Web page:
Repsol and the Australian Santos have agreed to invest 2,600 million dollars (about 2,555 million euros) to promote the development of Pikka, the megafield in Alaska that is the largest oil discovery in the United States in the last 30 years, both companies reported.

The final investment decision for this first phase of the project has received the ‘green light’ from Repsol’s board of directors. The group also indicated that further development at the project could bring the total investment in the field to more than $3 billion (about $2.952 billion).

Pikka is Repsol’s first development project in Alaska, where it has been active since 2011 and has made multiple significant discoveries in the North Slope region.

The group led by Josu Jon Imaz owns a 49% stake in the project, while Santos, who became Repsol’s partner in Alaska last year by buying its stake from Oil Search, has 51%. In this way, each of the companies will contribute with an investment of about 1,300 million dollars (about 1,277 million euros).

This total investment of 2.6 billion dollars will cover the initial phase of development of Pikka, and 80,000 barrels of oil per day are expected to start flowing in 2026, which will mean additional supply in markets under pressure due to lower investments in ‘ upstream’ (Exploration and Production) globally in recent years.

In this sense, the CEO of Santos, Kevin Gallagher, considered that this project is “at the right time and in the right place”, since “low carbon emission oil projects such as Pikka Phase 1 respond to the new demand OECD supply chain and are critical to US and global energy security, which has been underscored since the Russian invasion of Ukraine.

At the end of July, at a conference with analysts on the occasion of the presentation of the company’s first half results, Repsol’s CEO, Josu Jon Imaz, already announced regarding this project in Alaska that the final decision was expected to be made of investment in this quarter, “with a first oil forecast in the first half of 2026”.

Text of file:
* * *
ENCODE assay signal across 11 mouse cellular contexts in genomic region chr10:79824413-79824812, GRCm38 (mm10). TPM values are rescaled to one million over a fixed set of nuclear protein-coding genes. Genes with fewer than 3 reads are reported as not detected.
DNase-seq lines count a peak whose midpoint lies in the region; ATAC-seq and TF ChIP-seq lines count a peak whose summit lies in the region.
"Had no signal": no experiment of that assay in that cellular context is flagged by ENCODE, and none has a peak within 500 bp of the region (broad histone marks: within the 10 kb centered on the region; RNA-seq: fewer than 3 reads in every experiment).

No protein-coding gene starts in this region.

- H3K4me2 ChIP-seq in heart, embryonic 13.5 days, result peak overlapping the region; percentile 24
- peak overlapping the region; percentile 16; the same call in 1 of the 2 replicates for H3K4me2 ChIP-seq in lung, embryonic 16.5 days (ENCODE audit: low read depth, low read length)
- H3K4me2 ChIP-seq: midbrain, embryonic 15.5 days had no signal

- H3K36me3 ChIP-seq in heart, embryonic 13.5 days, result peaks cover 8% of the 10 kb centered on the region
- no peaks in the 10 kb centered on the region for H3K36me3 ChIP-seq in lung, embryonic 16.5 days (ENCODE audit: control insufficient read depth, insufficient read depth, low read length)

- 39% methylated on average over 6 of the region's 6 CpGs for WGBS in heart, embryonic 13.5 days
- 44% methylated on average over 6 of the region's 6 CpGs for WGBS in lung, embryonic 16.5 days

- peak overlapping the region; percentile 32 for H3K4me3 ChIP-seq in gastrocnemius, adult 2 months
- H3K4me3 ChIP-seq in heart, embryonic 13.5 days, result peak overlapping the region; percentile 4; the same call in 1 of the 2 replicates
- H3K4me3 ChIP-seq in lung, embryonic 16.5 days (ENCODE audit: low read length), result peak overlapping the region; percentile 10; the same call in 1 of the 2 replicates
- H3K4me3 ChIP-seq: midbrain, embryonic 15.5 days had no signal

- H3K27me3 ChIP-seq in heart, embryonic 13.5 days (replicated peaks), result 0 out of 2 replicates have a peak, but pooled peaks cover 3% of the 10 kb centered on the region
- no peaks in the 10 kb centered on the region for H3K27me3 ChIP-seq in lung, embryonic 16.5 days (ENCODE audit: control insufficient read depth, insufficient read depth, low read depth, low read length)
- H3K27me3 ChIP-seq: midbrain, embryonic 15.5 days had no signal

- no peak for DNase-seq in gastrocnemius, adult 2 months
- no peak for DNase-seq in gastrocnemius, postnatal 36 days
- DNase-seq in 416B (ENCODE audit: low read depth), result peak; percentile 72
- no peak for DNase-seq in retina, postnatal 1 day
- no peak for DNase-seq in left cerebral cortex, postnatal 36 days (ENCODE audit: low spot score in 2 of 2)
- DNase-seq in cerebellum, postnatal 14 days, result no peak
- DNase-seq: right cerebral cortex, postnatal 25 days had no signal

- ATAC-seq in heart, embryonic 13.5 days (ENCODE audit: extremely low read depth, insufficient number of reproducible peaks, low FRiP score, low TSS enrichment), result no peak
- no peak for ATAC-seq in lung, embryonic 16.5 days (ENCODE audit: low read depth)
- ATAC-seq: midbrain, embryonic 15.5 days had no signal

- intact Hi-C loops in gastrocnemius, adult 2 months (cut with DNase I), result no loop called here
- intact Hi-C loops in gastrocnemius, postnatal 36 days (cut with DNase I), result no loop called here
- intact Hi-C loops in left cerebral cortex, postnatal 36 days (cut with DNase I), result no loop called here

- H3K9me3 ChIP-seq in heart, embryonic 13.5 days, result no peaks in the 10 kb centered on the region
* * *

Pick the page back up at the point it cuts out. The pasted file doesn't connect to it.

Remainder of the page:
Repsol, which at the end of 2019 was the first company in the sector to set a goal of being a net zero emissions company by 2050, highlighted that the project is designed with a carbon intensity index that is among the lowest in the global portfolio of the company’s ‘upstream’, which reinforces its commitment to low-emission projects.

The company chaired by Antonio Brufau thus takes an important step forward in one of its main ‘upstream’ projects, which will thus deliver the first production for Repsol in Alaska in 2026.

With a staged development approach, Pikka has been designed to provide “capital flexibility” while delivering top quartile emissions performance, Repsol added.

In this sense, to further reduce emissions, included reduction schemes will be implemented, such as the replacement of diesel with cleaner-burning natural gas to fuel operations or the installation of heat recovery technologies in power generation turbines. .

The entire ‘phase 1’ development will consist of 45 wells to be drilled from a single well pad, using industry-leading technology to reduce environmental footprint, with associated intermediate facilities including a production facility, operating center, a seawater treatment plant and pipelines.

The project has the support of local communities, providing shared value through community development projects, social investment programs, economic activity and local jobs.

This milestone materializes more than a decade of activity by Repsol in Alaska, where the company has led the drilling of 16 exploration and evaluation wells since 2011.

The ‘Horseshoe-1’ and ‘1A’ wells, drilled during the 2016-2017 winter campaign, confirmed the Nanushuk formation as one of the largest onshore conventional hydrocarbon discoveries in the United States in 30 years.

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